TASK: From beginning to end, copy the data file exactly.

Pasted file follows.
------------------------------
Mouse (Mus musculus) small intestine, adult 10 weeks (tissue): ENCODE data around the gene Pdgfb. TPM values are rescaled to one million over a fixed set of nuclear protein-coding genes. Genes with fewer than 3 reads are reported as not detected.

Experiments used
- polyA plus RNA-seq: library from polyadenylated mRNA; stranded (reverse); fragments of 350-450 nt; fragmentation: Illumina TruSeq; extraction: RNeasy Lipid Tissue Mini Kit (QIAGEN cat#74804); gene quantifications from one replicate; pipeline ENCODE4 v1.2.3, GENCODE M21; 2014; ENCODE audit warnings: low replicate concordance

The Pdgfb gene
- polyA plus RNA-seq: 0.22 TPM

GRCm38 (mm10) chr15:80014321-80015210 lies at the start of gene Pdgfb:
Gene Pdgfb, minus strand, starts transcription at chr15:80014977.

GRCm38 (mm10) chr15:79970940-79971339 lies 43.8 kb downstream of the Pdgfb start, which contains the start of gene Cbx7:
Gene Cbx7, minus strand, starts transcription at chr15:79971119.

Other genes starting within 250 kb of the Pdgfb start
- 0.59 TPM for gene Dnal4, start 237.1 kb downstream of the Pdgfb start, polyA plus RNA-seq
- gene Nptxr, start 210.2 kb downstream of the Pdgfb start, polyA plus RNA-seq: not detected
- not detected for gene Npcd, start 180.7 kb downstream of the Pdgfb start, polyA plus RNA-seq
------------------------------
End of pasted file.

Mouse (Mus musculus) small intestine, adult 10 weeks (tissue): ENCODE data around the gene Pdgfb. TPM values are rescaled to one million over a fixed set of nuclear protein-coding genes. Genes with fewer than 3 reads are reported as not detected.

Experiments used
- polyA plus RNA-seq: library from polyadenylated mRNA; stranded (reverse); fragments of 350-450 nt; fragmentation: Illumina TruSeq; extraction: RNeasy Lipid Tissue Mini Kit (QIAGEN cat#74804); gene quantifications from one replicate; pipeline ENCODE4 v1.2.3, GENCODE M21; 2014; ENCODE audit warnings: low replicate concordance

The Pdgfb gene
- polyA plus RNA-seq: 0.22 TPM

GRCm38 (mm10) chr15:80014321-80015210 lies at the start of gene Pdgfb:
Gene Pdgfb, minus strand, starts transcription at chr15:80014977.

GRCm38 (mm10) chr15:79970940-79971339 lies 43.8 kb downstream of the Pdgfb start, which contains the start of gene Cbx7:
Gene Cbx7, minus strand, starts transcription at chr15:79971119.

Other genes starting within 250 kb of the Pdgfb start
- 0.59 TPM for gene Dnal4, start 237.1 kb downstream of the Pdgfb start, polyA plus RNA-seq
- gene Nptxr, start 210.2 kb downstream of the Pdgfb start, polyA plus RNA-seq: not detected
- not detected for gene Npcd, start 180.7 kb downstream of the Pdgfb start, polyA plus RNA-seq